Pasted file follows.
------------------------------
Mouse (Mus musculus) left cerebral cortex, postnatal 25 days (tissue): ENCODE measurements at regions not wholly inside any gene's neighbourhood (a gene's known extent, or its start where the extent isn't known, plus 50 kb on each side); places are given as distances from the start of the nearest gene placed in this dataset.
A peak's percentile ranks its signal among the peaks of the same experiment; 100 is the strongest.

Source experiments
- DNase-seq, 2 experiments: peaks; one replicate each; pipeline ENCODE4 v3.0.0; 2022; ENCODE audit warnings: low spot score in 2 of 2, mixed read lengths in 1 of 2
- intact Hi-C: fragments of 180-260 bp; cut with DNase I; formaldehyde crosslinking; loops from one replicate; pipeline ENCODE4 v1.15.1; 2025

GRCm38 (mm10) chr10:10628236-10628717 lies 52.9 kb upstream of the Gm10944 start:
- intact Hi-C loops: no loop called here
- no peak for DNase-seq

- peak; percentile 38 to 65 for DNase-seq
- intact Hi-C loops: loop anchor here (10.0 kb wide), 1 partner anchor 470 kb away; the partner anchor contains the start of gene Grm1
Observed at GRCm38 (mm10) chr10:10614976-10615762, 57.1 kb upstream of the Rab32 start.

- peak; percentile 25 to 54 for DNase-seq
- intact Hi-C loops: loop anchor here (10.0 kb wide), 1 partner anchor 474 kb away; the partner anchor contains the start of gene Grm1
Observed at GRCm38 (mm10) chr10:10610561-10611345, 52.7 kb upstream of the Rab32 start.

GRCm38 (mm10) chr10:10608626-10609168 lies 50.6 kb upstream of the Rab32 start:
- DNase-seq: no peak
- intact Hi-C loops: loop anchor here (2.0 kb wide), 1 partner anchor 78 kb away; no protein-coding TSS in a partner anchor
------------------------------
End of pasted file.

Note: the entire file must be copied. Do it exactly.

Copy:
Mouse (Mus musculus) left cerebral cortex, postnatal 25 days (tissue): ENCODE measurements at regions not wholly inside any gene's neighbourhood (a gene's known extent, or its start where the extent isn't known, plus 50 kb on each side); places are given as distances from the start of the nearest gene placed in this dataset.
A peak's percentile ranks its signal among the peaks of the same experiment; 100 is the strongest.

Source experiments
- DNase-seq, 2 experiments: peaks; one replicate each; pipeline ENCODE4 v3.0.0; 2022; ENCODE audit warnings: low spot score in 2 of 2, mixed read lengths in 1 of 2
- intact Hi-C: fragments of 180-260 bp; cut with DNase I; formaldehyde crosslinking; loops from one replicate; pipeline ENCODE4 v1.15.1; 2025

GRCm38 (mm10) chr10:10628236-10628717 lies 52.9 kb upstream of the Gm10944 start:
- intact Hi-C loops: no loop called here
- no peak for DNase-seq

- peak; percentile 38 to 65 for DNase-seq
- intact Hi-C loops: loop anchor here (10.0 kb wide), 1 partner anchor 470 kb away; the partner anchor contains the start of gene Grm1
Observed at GRCm38 (mm10) chr10:10614976-10615762, 57.1 kb upstream of the Rab32 start.

- peak; percentile 25 to 54 for DNase-seq
- intact Hi-C loops: loop anchor here (10.0 kb wide), 1 partner anchor 474 kb away; the partner anchor contains the start of gene Grm1
Observed at GRCm38 (mm10) chr10:10610561-10611345, 52.7 kb upstream of the Rab32 start.

GRCm38 (mm10) chr10:10608626-10609168 lies 50.6 kb upstream of the Rab32 start:
- DNase-seq: no peak
- intact Hi-C loops: loop anchor here (2.0 kb wide), 1 partner anchor 78 kb away; no protein-coding TSS in a partner anchor